Pine trees can be identified by examining their needles, bark, cones and growth form and comparing the results to a field guide or dichotomous key. Additionally, considering the geographic location of the trees can reduce the list of possible species. For example, loblolly pines are restricted to the southern United States, while ponderosa pines are only found in the western United States.
Pine trees have long, narrow leaves that are arranged in discrete bundles. One of the first things to determine when examining pine trees is the number of needles in each bundle. Most pine trees have groups of two, three or five needles. Combining the geographic area in which the tree is found with the number of needles in each bundle dramatically narrows the potential species. For example, if the pine tree is in the southern United States, and its needles are bundled in groups of five, it is a white pine. Alternatively, if a tree in the same region has needles in bundles of two, it may be a shortleaf, loblolly, longleaf or Virginia pine. To further narrow the possibilities, consider the bark, cones and growth form of the tree.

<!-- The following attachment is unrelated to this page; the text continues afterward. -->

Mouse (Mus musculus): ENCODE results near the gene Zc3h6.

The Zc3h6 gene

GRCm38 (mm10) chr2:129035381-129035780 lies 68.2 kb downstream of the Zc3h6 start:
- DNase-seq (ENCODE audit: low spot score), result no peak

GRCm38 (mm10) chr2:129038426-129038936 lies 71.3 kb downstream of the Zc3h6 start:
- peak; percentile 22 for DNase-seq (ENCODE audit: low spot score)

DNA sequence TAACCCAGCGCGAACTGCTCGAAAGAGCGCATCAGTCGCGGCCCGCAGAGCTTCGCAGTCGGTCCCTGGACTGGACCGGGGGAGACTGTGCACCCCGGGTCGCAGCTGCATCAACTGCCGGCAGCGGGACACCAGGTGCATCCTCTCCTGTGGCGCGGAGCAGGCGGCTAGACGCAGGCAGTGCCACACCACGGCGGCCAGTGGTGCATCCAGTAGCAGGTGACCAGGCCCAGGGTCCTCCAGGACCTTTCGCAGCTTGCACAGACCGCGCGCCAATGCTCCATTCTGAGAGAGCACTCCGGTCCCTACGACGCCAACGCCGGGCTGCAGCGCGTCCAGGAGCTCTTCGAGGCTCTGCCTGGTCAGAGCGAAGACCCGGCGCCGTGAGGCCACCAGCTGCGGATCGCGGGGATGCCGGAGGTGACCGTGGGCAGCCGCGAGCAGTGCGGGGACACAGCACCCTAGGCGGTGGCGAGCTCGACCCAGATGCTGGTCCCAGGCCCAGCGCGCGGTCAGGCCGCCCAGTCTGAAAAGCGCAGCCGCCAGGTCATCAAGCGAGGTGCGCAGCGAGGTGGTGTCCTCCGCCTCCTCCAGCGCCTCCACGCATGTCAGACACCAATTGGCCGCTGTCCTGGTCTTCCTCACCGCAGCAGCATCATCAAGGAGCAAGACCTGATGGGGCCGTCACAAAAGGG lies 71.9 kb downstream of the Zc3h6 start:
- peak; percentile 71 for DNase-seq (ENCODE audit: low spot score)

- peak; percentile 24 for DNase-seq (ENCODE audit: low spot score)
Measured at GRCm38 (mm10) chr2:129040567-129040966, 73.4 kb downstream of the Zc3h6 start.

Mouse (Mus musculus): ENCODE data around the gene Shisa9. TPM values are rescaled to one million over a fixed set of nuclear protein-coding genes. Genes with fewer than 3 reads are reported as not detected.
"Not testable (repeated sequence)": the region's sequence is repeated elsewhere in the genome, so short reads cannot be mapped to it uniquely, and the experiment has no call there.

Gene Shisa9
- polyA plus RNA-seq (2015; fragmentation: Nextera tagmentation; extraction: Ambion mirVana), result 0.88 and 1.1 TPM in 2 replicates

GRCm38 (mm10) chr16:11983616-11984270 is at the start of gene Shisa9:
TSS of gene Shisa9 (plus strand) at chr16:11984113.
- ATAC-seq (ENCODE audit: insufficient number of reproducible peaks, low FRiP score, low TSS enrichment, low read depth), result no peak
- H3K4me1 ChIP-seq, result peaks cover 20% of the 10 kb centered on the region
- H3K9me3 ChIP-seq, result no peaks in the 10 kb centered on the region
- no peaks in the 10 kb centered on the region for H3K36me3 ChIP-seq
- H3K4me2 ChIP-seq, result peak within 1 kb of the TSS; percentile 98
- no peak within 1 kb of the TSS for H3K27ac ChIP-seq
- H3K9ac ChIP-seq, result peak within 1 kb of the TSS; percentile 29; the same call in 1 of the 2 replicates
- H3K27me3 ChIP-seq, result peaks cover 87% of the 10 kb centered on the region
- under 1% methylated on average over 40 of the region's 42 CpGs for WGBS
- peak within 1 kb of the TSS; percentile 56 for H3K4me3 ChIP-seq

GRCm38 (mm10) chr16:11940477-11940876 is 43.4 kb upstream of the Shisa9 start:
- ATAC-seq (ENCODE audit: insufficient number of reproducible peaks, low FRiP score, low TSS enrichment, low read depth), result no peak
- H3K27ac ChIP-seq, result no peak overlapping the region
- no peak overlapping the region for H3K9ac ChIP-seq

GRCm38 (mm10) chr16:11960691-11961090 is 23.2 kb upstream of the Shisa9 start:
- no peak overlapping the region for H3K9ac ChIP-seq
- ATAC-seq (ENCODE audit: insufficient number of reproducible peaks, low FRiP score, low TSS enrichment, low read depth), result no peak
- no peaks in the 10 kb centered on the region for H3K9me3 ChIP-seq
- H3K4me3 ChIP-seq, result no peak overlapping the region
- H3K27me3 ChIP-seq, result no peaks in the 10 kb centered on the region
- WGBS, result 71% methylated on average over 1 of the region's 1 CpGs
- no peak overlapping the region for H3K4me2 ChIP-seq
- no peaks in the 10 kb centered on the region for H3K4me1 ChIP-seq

Not all characteristics of pine trees are helpful for identification purposes. For example, the height of a tree is rarely a valid method for identification, as height depends on a variety of factors, including the amount of annual precipitation and the type of soil in which the tree grows.